registered nurse

The louder you are in the ER waiting room, the more the staff is convinced that you are not having an emergency.

I mean it. You’re getting the attention you think you want, all eyes on you. Except ours.
“Isn’t there anything you can do?” Your fellow waiters ask us, concerned. Behind the triage window, you can’t hear our teeth grinding.
You’re in pain, i understand that. This might even be the worst pain you’ve ever felt.
But you’re probably not dying.

Dying isn’t loud.
A patient having a heart attack does not scream and thrash and gasp for air. It’s a whisper, a tightness, with slow flexing fingers.
A stroke happens in a fraction of an instant, and never makes any sound. More whispers, halves of sentences and muscles that don’t quite match up anymore, a puppet with a few of the strings cut. Alarmed and wandering eyes, maybe, but never yelling.
Or the more common killers, infections that shut down organs or the pipes of blood that sever. Cardiac or respiratory failure. If a person can talk they are, in fact, breathing just fine.

Remember this, the next time you come to an emergency department. Remember this when you’re sitting in the waiting room, while a sleepy-looking person in a wheelchair is whisked away without a word.

What I've Learned After 3 Months of Being a Nurse

What I’ve Learned after 3 months of being a nurse

  1. There is no pressure like being in the code of a 23 year old you were talking to 20 minutes ago while their mother stands in the door way begging you to save them.
  2. There is no silence like the one at the nurse’s station while everyone is gloved up and waiting for the arrival of the fire department that just called to report they’re on the way with someone in full cardiac arrest. 
  3. It’s easier to tell your friends about the funny stories and the funny patients. You keep the sad ones to yourself. 
  4. It’s hard to get someone to care about following up with a primary care physician to get further care and medication refills when they don’t know where their next meal is coming from.
  5. Psych patients make thanking God for waking you up in your right mind a completely different thing. 
  6. Other peoples struggles can make yours seem so small.
  7. The screams of the family who just lost their loved one will ring in your ears for hours…sometimes days. 
  8. Nursing is NOT passing meds and listening to heart beats, its giving your all during a code and still pulling something out of yourself to hold a grieving family member and understanding your emptiness does not compare to theirs.
  9. I’ve learned to stop praying for things to go right but instead to pray for the strength to handle anything that may come way.
  10. Some patients will make it hard to care about them, others will make it hard to let them go. 
  11. I haven’t learned this yet but I’m practicing leaving all of these things at the exit door of the emergency room. So that I can exist outside of work.
  12. I love nursing and there’s nothing I’d rather do.
FATRAT - Resp. Distress Acronym

There are a few signs you’ll see when it comes to sever respiratory distress. This is an acronym I use to know what to look for and I will help you by showing what this just might look like to!

F - Flaring (Nasal)

A - Anxiety

T - Tachypnea

R - Retractions

A - Accessory Muscles

T - Tracheal Tugging

These are a few signs of severe respiratory distress. If you have a patient with any of these, you might want to pay attention to them. This means they need help NOW.

One more time the acronym is:

F- flaring nasal

A - anxiety

T - tachypnea

R - retraction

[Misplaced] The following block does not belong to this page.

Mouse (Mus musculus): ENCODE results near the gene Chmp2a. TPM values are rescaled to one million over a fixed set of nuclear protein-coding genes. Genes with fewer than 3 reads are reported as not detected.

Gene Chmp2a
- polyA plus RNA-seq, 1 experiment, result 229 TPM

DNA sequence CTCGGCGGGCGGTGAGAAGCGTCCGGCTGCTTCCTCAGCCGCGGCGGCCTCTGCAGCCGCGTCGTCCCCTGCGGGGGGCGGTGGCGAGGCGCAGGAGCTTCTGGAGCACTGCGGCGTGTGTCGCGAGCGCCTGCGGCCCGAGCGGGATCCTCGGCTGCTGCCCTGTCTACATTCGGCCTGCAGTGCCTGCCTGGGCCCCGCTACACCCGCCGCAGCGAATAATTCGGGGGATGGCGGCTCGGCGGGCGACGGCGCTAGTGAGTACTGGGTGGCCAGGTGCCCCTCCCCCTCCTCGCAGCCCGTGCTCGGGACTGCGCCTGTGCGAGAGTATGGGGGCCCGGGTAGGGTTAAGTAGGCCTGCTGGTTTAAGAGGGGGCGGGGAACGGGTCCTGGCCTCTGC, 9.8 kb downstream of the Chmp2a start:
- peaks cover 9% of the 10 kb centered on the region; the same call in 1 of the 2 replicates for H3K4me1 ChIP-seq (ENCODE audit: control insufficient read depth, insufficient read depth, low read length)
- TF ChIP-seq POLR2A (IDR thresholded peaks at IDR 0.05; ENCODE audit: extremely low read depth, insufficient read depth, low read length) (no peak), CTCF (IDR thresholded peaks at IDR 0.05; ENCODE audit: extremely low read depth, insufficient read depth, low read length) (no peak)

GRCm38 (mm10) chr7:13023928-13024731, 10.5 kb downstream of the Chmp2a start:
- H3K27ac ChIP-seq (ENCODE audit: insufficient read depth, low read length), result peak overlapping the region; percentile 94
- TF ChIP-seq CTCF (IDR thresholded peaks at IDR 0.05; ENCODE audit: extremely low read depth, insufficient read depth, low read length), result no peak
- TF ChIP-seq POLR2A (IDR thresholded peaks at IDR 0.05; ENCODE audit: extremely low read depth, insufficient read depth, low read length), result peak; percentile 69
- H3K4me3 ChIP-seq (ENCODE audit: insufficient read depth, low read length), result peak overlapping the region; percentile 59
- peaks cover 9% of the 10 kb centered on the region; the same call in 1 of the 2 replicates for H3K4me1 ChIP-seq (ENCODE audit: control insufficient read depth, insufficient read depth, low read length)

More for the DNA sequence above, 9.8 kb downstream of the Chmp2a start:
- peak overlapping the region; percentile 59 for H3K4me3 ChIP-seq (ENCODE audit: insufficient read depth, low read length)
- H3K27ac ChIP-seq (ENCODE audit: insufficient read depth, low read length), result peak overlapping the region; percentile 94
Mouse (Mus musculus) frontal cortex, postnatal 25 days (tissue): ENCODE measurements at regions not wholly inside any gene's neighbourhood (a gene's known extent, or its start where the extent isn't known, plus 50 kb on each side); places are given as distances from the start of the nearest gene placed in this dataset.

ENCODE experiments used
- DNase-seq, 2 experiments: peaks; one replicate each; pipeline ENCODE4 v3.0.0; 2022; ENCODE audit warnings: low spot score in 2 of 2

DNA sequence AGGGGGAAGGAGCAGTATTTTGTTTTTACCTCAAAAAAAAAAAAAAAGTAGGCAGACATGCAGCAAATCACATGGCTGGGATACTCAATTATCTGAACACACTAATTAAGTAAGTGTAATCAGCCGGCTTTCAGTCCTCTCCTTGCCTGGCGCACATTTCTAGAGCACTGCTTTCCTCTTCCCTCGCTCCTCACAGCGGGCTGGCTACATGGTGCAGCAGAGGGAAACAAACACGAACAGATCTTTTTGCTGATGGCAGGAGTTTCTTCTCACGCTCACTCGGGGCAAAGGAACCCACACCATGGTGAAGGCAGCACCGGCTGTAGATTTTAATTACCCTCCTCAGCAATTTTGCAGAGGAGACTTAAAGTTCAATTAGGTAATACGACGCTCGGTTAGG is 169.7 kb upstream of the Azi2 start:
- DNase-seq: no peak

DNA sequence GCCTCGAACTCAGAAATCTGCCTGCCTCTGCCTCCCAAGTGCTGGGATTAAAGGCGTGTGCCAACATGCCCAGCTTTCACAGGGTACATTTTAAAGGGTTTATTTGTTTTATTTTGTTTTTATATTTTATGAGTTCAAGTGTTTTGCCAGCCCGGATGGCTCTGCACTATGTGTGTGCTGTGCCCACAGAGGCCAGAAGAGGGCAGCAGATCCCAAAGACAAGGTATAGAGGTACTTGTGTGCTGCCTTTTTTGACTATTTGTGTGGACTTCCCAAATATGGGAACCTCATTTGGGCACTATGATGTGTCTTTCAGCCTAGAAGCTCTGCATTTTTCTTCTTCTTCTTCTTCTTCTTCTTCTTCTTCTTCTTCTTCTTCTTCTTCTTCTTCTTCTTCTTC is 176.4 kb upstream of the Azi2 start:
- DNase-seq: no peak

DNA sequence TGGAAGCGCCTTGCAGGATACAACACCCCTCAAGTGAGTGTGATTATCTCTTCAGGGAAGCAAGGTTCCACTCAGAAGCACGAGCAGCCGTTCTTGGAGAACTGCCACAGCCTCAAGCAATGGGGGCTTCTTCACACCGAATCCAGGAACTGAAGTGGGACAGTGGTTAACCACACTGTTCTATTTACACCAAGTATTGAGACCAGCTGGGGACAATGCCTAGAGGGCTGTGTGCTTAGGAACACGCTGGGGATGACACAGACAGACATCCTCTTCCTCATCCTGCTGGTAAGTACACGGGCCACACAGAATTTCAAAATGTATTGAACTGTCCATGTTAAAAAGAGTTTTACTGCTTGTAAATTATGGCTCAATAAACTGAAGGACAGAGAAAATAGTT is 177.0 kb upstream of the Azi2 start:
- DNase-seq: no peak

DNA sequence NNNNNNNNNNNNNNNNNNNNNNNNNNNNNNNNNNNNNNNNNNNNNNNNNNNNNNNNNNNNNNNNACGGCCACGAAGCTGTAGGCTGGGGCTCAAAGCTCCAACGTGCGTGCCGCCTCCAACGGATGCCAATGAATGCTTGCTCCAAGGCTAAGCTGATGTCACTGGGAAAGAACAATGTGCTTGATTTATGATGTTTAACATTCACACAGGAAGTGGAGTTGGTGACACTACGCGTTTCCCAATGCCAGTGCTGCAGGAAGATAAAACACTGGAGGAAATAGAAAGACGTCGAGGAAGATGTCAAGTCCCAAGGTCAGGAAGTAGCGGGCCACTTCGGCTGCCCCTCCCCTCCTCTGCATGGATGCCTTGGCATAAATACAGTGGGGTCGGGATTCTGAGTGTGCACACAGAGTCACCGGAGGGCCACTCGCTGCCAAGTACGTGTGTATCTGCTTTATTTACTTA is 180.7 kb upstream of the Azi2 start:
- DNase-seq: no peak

A - accessory muscles

T - tracheal tugging


But their existence will float away
And just like every word they say
And we will hold hands as they fade

- Avett Brothers

The day I let you down, should have been like every other day.  Should have been straight forward and we should have done what you needed.  We should have done what you wanted.  Instead I let you down.

We had known each other for a while.  You were the sweet lady that huffed and puffed to breathe after a lung transplant that left you with really only one viable lung. You had a sweet smile and you knew me on sight.  I would come by your room when you weren’t my patient and say hi and chat for a moment.  You were a tiny lady with a big beautiful heart.  

Two days ago I was assigned to you.
You called me by name and we spent the day arguing about whether you would get to drink or not.  You couldn’t so I put a feeding tube in and tears formed in your eyes as I did. I apologized profusely and you smiled weakly at me.  Half way through my shift you called me into your room and gripped my hand.

“I’m not.. gonna… make it.” You said between breaths.  You stared at my face as you said the words. I looked at you in surprise and quickly reassured you a best I could.  Your numbers all looked good.  Stable.  You looked at me resigned and nodded as I told you that you were improving.  You asked to go on the bipap so you could rest and I tucked you in.  

The next shift- you told me you wanted to be done.  You told me to turn everything off and take all your tubes out.  There was no mistaking what you were asking.  I talked to you at length about it. I asked if you knew what taking all of that away meant- you nodded and asked me to help you.  I squeezed your hand and told her I would talk to the doctors and your family.  
Hours later- your daughter, despite hearing your pleas that you are tired and wanted to rest and be done, told the doctors to do everything. Despite the fact that your head shook a violent “NO” when asked if you wanted intubated if need be- your daughter said yes.  Despite my telling the doctor that you had appeared to be in your right mind for me, they labeled you confused.  I hung my head when they told me what they decided.  I avoided the room for a few hours because what could I possibly tell this sweet soul that I had promised to help?

I snuck in as you rested, your breathing labored and the bipap obstructing most of your face.  I turned around and your eyes opened.  You waved me over to you and I hesitantly walked to your side.  You mumbled something through the bipap and I leaned closer to hear you.  You tried again and I apologized for not understanding.  You shook your head in frustration and I popped the bipap off so you could tell me.